Join Ted Neward for an in-depth discussion in this video Ildasm.exe, part of CLR Reflection for Developers.
- [Narrator] One of the tools you're going to find invaluable to use as you play around with the .net reflection APIs will be utility that ships with the .net STK called Ildasm, it's the IL Disassembler. This is a utility that can take a compiled .net assembly, and effectively pick it apart and all you to see the actual bite code, the intermediate language or common intermediate language as it's more commonly known and see the assembly language, if you will, of the .net environment. This will be important in many cases because in some scenarios, you will be able to know the types ahead of time but you won't have compiled time access to them.
Ildasm will let you look at what you are going to be working with and be able to discover the names and so forth that are there, but it can also be useful as a verification mechanism to verify that what you're looking at via reflection is, in fact, the same thing that Ildasm is seeing as well. If there's ever a discrepancy there, then obviously, something's wrong with your code. We're going to look at Ildasm really quickly. As a matter of fact, one of the things that we're going to do as we build out some of these reflection examples is we're going to build a utility similar in some respects to Ildasm that will be displaying this information at run time as opposed to Ildasm which uses the unmanaged metadata APIs to be able to get at this stuff.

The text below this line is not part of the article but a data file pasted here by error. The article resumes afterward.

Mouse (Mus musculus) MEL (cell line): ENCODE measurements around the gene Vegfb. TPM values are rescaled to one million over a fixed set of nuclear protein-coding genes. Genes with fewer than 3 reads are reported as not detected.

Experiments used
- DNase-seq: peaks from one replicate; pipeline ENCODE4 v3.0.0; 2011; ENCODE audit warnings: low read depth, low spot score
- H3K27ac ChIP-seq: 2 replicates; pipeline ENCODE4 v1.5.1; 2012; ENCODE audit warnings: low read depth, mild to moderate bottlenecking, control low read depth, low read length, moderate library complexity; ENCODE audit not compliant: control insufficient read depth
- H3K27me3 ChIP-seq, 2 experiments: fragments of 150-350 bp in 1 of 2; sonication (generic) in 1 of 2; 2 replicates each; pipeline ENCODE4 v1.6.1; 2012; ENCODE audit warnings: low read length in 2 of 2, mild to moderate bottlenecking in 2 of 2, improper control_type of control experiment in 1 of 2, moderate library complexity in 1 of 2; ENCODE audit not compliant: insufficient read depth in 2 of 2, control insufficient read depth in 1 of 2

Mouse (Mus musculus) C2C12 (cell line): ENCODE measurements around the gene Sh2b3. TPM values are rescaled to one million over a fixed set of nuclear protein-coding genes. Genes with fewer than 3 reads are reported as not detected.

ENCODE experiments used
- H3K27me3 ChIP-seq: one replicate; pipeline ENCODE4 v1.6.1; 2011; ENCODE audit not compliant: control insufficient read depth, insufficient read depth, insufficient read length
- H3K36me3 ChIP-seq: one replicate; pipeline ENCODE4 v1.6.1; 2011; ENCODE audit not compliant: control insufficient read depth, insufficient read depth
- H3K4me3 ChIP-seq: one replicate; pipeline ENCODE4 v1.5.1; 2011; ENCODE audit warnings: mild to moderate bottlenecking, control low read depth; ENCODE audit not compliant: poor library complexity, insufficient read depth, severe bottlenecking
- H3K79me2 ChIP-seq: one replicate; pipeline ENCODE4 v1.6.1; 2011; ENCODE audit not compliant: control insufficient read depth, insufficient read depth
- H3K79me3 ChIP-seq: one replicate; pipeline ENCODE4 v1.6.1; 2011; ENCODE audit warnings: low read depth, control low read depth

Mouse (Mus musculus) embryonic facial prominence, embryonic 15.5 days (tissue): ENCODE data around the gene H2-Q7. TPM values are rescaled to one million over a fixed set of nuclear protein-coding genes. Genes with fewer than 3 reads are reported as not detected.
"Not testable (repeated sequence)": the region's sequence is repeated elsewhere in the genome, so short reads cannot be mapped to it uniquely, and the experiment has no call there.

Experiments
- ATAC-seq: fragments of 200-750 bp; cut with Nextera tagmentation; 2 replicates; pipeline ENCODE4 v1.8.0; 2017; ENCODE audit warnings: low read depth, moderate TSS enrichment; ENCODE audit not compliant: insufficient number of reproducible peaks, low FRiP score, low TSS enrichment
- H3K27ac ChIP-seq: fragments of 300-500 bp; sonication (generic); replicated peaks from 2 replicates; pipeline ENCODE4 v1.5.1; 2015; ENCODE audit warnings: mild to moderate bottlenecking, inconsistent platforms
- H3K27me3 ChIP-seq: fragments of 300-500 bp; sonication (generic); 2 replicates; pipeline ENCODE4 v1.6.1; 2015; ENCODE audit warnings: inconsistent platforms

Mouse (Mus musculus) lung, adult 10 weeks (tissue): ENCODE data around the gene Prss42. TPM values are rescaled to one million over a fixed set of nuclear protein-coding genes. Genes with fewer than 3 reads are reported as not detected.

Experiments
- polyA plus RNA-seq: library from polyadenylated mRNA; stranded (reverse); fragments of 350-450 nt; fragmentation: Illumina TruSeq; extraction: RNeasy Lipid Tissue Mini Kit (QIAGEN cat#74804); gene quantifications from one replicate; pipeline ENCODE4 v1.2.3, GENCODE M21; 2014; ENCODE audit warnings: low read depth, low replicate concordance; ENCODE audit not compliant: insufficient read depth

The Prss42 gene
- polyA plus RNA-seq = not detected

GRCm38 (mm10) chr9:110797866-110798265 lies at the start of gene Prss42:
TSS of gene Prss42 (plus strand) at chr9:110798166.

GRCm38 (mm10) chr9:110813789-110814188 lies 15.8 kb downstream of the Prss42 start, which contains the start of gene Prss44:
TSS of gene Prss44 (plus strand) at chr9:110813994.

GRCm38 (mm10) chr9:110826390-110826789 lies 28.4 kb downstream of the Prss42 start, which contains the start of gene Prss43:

We're going to be using the .net reflection APIs to get at the same information, just through two different paths.
- Working with the IL Disassembler (Ildasm)
- Namespaces and types
- Type API
- Properties API
- MethodBase and MethodInfo API
- Constructors API
- Fields API
- Constructing objects
- Accessing properties and fields
- Invoking methods